How to Check If an Array Is Empty in PHP

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There are a few different ways to check if array empty php. In this blog post, we’ll talk about how to do that, why you might want to, the pros and cons, and when you should use each method.

Ways to check out:

1.The first way to check if an array is empty is by using the empty() function.

The syntax for this is pretty straightforward:

if (empty($array)) { // do something }

This will return true if the array is empty or false if it’s not. Pretty simple, right? Now let’s talk about when you might want to use this approach.

  • One reason you might want to use the empty() function is for efficiency. If all you care about is whether or not the array is empty, using empty() will be faster than using count(). That’s because empty() doesn’t have to loop through the entire array to determine if it’s empty or not; it just checks if there are any values in the array at all.
  • Another reason you might want choice this particular approach is because of what counts as “empty.” For our purposes, “empty” means that there are no elements in the array whatsoever. But what if you had an array of objects and one of the properties on those objects was set to null? In that case, using empty() would still return true even though, technically, there are values in the array.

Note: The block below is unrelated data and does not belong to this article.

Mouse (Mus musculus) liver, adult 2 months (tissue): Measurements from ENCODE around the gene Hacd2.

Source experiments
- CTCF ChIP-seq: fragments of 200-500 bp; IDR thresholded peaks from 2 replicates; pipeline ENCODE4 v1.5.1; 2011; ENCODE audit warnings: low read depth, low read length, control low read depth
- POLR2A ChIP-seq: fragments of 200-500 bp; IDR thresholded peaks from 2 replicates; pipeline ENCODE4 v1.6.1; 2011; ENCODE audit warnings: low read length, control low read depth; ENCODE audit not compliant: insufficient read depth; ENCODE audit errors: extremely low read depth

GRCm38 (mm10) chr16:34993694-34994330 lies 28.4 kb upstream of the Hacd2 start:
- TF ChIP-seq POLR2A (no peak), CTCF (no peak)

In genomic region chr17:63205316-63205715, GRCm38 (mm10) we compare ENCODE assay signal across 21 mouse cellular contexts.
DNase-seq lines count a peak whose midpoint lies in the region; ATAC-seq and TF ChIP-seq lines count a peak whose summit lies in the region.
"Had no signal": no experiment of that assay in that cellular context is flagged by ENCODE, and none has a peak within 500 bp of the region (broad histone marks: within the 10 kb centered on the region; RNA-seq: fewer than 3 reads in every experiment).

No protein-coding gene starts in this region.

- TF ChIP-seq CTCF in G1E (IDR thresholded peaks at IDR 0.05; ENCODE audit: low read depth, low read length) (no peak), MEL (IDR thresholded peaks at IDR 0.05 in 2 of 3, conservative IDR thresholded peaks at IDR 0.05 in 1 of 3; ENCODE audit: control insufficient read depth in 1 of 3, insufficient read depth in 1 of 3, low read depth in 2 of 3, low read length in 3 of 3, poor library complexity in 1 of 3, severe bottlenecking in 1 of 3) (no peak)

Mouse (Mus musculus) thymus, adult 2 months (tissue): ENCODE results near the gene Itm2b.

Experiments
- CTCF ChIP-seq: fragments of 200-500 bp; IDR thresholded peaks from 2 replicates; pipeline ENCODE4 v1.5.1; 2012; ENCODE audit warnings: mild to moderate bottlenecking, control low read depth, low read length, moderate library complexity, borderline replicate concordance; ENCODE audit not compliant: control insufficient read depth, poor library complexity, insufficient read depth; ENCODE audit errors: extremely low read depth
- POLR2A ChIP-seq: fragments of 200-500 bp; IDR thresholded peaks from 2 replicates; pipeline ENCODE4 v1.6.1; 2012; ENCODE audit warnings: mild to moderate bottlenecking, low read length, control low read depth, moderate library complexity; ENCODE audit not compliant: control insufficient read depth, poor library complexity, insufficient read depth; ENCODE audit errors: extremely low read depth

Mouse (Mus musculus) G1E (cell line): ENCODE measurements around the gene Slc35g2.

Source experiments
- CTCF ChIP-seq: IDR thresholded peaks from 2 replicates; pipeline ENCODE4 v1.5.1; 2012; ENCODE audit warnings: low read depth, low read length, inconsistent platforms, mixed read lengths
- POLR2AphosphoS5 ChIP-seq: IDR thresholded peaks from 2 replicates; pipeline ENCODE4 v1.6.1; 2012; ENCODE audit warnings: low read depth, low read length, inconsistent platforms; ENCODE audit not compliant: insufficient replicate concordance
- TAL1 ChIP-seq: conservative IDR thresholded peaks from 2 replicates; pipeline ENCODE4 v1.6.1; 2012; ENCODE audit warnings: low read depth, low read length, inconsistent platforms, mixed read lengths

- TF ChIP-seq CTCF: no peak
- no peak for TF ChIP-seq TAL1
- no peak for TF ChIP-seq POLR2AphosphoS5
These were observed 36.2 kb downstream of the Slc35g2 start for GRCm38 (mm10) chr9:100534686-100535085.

2. So now, let’s talk about another way to check if an array is “empty.”

This time we’ll use the count() function:

if (count($array) === 0) { // do something } // alternatively… // if (count($array) == 0) { // do something }
This will also return true if the array is empty and false otherwise.

  • The main benefit of using count() over empty() is that it’s more flexible; you can specify what counts as “empty” by changing what comparison operator you use. For example, instead of checking if the number of elements in the array === 0, you could check if it <= 10 or whatever other criteria you wanted.
  • The downside of using count(), however, is that it’s less efficient than using empty(). That’s because count() has to loop through the entire contents of the array before it can determine how many elements are in it, whereas empty() just checks whether or not there are any values at all.

So if all you care about is whether or not there are any values in the array, stick with using empty(). But if you need more flexibility about what counts as “empty,” then go with using count().

3. $array:

This third option might look a little strange at first glance, but all it’s doing is negating (or “flipping”) a boolean value. So if $array returns true—i.e., it contains values—then !$array will return false because we’ve negated it.

  • Likewise, if $array returns false—i.e., it doesn’t contain any values—then !$array will return true because we’ve negated it. In other words, this will also return true when the array contains no values and false otherwise.
  • Notice that we don’t need to use parentheses here as we did with the previous two options; that’s perfectly valid, but for our purposes, they’re unnecessary since we’re only working with a single value (i.e., $array).

Conclusion:

As you can see, there are a few different ways to check whether an Array Is Empty in PHP. The most important thing is deciding which approach makes sense for your particular situation. Hopefully, this blog post has helped clear things up. Happy coding!